A Massachusetts man found incompetent to stand trial in the fatal attack of an Appalachian Trail hiker encountered a number of officers with law enforcement agencies — just a few of the dozens of departments that protect and serve the 2,180-mile-long corridor.

In early May, the FBI charged James Jordan, 30, of West Yarmouth, Massachusetts, with murder and assault in the fatal stabbing of Ronald Sanchez Jr., 43, of Oklahoma, and wounding of an unidentified Canadian woman.

Sheriff’s deputies in Bland, Smyth and Wythe counties in Virginia coordinated efforts on May 11, when they captured Jordan along the trail after finding Sanchez’s body.

Before his arrest, deputies in Unicoi County, Tennessee, encountered Jordan in April, charging him with drug offenses along the trail.

Local authorities often assist state and federal authorities in efforts on the Appalachian Trail, a narrow corridor that travels through 14 states.

The Appalachian National Scenic Trail, a National Park Service unit, has primary jurisdiction on the trail but works closely with other agencies, according to Kurt W. Speers, the acting chief ranger, and one of only two full-time law enforcement officers assigned to the unit.

“The safety of the Appalachian Trail hikers is our No. 1 priority,” Speers said. “We also have a duty to protect the resources of the trail. Based on my experience here, I think that we are able to accomplish these missions effectively.”

The trail also crosses through six National Park Service units, two national wildlife refuges and eight national forests.

Speers said the trail also passes through 74 state parks and other state lands, all of which have law enforcement officers who can respond to the trail.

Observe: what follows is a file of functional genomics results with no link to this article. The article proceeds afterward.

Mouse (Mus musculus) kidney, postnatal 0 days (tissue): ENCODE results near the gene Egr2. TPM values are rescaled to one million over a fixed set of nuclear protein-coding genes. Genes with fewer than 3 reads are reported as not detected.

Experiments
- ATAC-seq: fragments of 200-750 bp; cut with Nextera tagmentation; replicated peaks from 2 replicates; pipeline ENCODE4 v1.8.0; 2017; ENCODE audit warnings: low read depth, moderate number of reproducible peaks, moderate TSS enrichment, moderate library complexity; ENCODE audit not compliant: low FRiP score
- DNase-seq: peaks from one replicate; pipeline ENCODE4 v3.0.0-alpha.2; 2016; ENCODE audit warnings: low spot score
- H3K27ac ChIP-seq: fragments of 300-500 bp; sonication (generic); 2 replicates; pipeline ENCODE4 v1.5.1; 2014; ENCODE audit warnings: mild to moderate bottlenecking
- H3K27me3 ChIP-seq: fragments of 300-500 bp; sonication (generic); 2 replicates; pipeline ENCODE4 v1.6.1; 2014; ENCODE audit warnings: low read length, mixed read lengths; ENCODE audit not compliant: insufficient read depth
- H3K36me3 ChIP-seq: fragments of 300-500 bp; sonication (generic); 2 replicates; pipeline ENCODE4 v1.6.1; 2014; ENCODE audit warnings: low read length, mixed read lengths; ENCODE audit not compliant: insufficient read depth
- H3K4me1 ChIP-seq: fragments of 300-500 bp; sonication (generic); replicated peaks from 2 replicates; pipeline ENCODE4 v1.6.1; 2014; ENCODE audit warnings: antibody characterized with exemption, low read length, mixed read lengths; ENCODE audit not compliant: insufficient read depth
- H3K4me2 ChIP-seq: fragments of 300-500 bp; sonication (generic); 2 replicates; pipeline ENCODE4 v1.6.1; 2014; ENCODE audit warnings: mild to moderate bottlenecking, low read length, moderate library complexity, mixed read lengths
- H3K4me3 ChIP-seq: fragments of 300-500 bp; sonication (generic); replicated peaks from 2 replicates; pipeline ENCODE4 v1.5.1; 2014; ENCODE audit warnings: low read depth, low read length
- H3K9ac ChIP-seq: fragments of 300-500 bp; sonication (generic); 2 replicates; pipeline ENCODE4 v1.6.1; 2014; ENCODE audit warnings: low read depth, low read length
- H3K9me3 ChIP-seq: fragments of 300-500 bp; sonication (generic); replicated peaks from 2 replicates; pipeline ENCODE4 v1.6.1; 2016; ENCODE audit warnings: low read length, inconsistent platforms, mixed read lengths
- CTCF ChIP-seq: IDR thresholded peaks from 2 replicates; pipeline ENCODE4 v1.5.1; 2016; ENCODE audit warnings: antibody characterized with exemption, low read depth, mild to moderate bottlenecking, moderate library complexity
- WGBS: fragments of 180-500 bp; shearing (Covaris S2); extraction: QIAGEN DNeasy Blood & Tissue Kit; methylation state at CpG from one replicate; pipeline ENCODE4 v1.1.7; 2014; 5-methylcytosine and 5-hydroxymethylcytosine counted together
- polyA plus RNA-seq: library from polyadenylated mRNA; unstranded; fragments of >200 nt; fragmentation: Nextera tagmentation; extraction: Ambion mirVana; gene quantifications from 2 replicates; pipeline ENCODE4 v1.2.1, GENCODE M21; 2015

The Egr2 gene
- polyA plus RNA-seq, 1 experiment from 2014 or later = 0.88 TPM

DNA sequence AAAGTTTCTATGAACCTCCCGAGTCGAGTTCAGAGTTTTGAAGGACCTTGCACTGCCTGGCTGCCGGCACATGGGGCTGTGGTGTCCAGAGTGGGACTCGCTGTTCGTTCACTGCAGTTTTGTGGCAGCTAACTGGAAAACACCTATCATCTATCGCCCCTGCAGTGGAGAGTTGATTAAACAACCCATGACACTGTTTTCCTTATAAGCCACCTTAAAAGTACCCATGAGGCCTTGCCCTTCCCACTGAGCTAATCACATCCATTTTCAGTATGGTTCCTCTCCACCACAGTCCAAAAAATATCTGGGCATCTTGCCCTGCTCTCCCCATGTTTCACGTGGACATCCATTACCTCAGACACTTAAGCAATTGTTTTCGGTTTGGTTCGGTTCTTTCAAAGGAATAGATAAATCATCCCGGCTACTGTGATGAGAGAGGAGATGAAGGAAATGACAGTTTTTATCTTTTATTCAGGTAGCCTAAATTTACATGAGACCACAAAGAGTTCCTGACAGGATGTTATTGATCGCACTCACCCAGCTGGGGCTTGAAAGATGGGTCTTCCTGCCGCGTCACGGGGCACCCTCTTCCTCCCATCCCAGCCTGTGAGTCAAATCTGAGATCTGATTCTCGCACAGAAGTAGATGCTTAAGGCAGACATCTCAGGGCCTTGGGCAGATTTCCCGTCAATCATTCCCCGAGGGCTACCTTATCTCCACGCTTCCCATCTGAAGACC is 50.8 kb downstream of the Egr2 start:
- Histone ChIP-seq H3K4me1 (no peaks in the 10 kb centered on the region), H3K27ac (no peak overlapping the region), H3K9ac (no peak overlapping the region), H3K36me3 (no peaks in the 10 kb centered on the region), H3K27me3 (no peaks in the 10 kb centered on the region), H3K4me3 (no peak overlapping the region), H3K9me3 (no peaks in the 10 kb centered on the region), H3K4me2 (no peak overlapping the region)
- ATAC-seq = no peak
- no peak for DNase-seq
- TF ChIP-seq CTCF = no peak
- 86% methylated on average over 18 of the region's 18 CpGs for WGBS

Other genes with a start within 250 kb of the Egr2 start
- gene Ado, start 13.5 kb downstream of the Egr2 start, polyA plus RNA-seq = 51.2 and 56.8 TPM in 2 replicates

“The National Park Service is the designated lead federal agency in our cooperative management structure,” Speers said.

Appalachian Trail patrol is part of the regular duties of many National Park Service law enforcement rangers from the Great Smoky Mountains National Park, Blue Ridge Parkway, Shenandoah National Park and others, Speers said.

State police departments also respond to the trail, as do sheriff’s offices. Fish and game law enforcement officers and state parks also enforce the law on the trail.

Brian King, a spokesman for the Appalachian Trail Conservancy, said, “We also pass adjacent to a couple national security sites guarded by military. So, the law-enforcement network is considerable when called out; it’s just not dedicated full-time to the AT and its hikers.”

At the local level, King estimates there are about 80 police and sheriff’s offices that can respond to calls on the trail. One example: Damascus, Virginia, officers can respond to and monitor the trail.

“Given that the AT is a long linear entity made up of multiple land owners and jurisdictions, the only effective way to respond to emergency incidents in a timely manner is to utilize all the resources with law enforcement, as well as EMS and SAR, responding to areas that they regularly patrol and are familiar with,” Speers said.

The Appalachian Trail also uses 31 trail maintenance clubs who use Ridge Runners to patrol the trail and report back on issues and concerns.

Following May’s attack in Southwest Virginia, the Appalachian Trail Conservancy updated its website to provide more information about safety and easier access to incident reporting capabilities.

“We’ve seen a marked uptick in people using the reporting options even ‘when I didn’t think I should but was told I should,’” King said. “But, calling 911 and being conscious that Facebook is not a substitute is more important than reporting to us.”

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rsorrell@bristolnews.com | 276-645-2531 | Twitter: @RSorrellBHC | Facebook.com/robertsorrelltn

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